Ricotta…Whey Too Good

Mention ricotta cheese and the first thing that comes to mind is probably a classic Italian lasagna with gooey, warm ricotta layered and ready to eat. But this product works well in many desserts as well as the classic savory dishes. Ricotta is a light-textured, snowy white cheese with a rich but mild, slightly sweet flavor. It is naturally low in salt and low fat (typically around 5%). The taste and texture are perfect for cannoli, cheesecake, manicotti and lasagna.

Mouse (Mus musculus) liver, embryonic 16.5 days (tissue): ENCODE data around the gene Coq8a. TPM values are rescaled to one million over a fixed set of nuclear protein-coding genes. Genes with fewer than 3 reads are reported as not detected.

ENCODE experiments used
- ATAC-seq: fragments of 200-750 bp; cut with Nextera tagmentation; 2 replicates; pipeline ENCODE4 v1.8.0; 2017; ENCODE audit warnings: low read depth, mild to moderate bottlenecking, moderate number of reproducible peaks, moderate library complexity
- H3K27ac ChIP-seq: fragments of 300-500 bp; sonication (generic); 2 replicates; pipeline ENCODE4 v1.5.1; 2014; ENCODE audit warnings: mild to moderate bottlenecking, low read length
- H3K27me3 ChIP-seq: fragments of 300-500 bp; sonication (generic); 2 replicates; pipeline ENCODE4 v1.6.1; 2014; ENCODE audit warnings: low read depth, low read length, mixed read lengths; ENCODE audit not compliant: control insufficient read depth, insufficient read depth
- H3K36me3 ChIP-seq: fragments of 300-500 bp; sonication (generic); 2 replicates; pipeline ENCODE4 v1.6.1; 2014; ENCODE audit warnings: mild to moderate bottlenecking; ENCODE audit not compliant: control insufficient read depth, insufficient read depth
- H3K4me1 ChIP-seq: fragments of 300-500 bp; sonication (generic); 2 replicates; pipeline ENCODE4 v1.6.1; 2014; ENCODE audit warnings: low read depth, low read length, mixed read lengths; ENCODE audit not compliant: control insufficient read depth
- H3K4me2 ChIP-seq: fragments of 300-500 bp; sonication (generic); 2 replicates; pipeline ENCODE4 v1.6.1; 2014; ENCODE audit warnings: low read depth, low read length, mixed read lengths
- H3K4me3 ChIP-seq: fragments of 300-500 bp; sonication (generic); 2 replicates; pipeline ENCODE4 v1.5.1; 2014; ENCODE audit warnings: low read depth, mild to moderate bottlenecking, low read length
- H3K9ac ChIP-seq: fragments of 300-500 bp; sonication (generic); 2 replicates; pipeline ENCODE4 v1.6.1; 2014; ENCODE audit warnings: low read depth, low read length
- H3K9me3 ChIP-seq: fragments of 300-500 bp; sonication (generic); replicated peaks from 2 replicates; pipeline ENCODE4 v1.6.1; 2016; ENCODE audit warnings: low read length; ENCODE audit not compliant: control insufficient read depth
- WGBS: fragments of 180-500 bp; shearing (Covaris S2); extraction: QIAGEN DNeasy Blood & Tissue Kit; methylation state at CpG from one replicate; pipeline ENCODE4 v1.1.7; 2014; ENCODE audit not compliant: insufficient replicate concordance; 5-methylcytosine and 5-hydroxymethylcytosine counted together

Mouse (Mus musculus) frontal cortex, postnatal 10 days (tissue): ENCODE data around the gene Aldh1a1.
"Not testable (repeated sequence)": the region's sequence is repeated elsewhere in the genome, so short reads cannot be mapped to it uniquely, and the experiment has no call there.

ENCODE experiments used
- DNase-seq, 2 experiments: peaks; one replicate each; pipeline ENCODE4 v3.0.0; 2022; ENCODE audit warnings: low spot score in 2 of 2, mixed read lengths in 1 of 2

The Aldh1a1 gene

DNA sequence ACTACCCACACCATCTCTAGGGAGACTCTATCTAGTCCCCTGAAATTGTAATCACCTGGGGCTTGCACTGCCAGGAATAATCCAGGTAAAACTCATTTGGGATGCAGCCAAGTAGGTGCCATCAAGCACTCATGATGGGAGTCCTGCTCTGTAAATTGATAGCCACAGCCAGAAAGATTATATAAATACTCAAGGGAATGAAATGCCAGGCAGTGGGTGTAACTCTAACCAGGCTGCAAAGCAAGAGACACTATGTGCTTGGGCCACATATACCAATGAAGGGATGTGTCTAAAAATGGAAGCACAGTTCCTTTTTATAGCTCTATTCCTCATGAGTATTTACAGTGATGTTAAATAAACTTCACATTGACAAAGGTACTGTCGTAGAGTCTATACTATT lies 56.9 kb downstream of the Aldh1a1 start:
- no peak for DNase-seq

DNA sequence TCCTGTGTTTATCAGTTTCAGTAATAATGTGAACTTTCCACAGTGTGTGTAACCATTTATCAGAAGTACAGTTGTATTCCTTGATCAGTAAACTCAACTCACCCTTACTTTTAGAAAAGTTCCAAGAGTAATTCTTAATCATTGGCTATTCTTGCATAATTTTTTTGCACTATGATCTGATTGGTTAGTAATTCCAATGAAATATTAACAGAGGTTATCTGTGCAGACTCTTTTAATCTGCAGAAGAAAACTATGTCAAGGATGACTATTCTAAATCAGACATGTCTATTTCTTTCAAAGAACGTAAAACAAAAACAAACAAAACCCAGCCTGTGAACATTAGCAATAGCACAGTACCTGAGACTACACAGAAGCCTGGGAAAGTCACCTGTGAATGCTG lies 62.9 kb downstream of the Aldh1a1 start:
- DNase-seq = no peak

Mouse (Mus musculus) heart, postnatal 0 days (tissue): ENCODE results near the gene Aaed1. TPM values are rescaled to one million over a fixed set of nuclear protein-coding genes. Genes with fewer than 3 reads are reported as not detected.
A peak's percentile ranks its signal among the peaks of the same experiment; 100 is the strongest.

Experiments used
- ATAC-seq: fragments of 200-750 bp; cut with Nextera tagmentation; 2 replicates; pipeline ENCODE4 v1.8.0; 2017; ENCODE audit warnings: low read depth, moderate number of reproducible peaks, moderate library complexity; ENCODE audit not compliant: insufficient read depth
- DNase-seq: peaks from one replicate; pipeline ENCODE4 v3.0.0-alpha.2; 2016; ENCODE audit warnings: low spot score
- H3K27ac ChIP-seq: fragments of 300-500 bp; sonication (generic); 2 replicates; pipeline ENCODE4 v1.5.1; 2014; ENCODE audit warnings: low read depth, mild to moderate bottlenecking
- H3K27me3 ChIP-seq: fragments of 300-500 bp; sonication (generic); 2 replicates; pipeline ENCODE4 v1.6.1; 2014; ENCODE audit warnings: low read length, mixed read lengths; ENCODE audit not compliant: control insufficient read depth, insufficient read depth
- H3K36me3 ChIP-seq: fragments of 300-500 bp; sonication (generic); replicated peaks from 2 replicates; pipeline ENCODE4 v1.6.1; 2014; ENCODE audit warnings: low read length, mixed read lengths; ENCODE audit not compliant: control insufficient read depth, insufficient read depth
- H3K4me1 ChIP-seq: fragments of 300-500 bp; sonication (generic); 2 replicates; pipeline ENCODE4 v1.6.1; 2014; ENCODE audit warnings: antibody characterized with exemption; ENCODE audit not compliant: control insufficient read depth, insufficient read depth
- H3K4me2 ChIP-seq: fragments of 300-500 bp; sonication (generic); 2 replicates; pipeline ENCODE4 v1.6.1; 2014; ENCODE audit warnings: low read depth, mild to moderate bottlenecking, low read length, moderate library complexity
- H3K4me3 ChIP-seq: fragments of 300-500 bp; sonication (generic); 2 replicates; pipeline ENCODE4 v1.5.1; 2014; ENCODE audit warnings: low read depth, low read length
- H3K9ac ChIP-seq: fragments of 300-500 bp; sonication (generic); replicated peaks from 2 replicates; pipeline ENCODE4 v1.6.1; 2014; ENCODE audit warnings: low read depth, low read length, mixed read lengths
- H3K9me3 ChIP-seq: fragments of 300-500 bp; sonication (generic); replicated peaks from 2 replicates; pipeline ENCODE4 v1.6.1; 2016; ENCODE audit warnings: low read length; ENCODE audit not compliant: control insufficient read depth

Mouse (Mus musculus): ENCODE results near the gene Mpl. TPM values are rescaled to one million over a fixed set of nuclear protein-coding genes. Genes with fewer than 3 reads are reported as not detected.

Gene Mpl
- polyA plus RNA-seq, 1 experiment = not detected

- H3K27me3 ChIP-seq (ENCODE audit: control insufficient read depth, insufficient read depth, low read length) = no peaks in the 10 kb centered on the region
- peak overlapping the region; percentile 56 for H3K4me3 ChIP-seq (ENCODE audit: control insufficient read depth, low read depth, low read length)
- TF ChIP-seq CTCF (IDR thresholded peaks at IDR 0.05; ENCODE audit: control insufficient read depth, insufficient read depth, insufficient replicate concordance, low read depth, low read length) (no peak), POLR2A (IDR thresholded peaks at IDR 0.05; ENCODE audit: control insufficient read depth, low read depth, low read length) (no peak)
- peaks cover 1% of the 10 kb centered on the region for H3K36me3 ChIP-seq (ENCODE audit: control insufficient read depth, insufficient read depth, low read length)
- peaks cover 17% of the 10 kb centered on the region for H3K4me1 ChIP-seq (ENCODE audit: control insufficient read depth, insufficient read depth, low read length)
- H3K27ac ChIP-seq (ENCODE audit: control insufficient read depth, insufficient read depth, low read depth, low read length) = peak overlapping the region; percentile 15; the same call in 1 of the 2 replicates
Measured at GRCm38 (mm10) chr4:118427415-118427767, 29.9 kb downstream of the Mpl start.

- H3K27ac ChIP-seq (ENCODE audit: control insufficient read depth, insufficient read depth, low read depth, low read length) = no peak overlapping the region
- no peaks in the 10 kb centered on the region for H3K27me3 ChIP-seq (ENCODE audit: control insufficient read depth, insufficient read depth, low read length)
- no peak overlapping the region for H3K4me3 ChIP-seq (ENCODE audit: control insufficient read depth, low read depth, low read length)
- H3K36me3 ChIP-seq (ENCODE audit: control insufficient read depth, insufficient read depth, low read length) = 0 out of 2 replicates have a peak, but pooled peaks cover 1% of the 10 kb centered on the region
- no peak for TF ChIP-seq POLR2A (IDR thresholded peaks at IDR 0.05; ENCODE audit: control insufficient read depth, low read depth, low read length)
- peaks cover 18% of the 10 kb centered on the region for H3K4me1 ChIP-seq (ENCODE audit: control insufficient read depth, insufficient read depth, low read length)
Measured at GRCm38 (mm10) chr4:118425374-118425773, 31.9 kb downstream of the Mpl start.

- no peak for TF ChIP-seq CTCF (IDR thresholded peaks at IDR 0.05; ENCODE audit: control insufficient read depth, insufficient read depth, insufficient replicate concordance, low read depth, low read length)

Technically, ricotta is not a cheese at all, but a by-product. It’s name literally means cooked again, referring to the process by which it is made. It was born of thrift, the practical solution to the unwanted whey produced in cheese making. Most Italian ricottas are made from the whey drained off while making mozzarella or provolone cheese. In the United States, ricottas are usually made with a combination of whey and whole or skim milk. Forty years ago, ricotta was something of an exotic product in the U.S., used in mysterious Italian dishes. In 1967 a Professor of Food Science predicted that “the consumption curve for ricotta cheese is in the beginning stages of a climb to a high peak.” Since then, ricotta cheese consumption is up 243% and sill rising.

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